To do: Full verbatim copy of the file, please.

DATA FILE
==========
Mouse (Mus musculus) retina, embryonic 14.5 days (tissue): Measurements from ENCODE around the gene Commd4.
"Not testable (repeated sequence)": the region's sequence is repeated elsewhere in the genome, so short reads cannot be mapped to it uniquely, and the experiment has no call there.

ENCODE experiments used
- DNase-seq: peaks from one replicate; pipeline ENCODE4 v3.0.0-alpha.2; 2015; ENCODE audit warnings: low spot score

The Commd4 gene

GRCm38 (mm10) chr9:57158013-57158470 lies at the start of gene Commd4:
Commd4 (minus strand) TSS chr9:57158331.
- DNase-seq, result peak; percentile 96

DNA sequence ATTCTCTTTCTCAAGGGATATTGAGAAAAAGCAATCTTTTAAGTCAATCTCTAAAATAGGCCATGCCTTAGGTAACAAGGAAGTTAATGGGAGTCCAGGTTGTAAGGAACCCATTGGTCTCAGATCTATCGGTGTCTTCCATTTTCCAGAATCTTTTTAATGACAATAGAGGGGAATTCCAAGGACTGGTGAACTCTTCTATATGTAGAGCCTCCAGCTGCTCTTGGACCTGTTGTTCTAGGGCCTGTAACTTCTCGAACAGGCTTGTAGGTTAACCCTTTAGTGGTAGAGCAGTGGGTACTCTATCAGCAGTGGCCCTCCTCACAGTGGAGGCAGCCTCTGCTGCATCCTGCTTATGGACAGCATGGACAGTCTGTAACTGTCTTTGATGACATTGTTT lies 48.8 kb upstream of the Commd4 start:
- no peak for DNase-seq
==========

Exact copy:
Mouse (Mus musculus) retina, embryonic 14.5 days (tissue): Measurements from ENCODE around the gene Commd4.
"Not testable (repeated sequence)": the region's sequence is repeated elsewhere in the genome, so short reads cannot be mapped to it uniquely, and the experiment has no call there.

ENCODE experiments used
- DNase-seq: peaks from one replicate; pipeline ENCODE4 v3.0.0-alpha.2; 2015; ENCODE audit warnings: low spot score

The Commd4 gene

GRCm38 (mm10) chr9:57158013-57158470 lies at the start of gene Commd4:
Commd4 (minus strand) TSS chr9:57158331.
- DNase-seq, result peak; percentile 96

DNA sequence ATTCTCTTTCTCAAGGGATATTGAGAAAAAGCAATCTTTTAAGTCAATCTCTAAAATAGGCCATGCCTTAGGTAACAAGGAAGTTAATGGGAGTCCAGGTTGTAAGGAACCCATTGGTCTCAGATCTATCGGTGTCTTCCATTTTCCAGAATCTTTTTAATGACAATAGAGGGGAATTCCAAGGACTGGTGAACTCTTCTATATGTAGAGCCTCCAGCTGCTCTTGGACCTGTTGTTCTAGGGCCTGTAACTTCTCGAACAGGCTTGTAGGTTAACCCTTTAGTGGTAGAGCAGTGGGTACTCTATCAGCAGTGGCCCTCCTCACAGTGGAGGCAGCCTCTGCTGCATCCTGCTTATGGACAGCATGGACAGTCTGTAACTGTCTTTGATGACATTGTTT lies 48.8 kb upstream of the Commd4 start:
- no peak for DNase-seq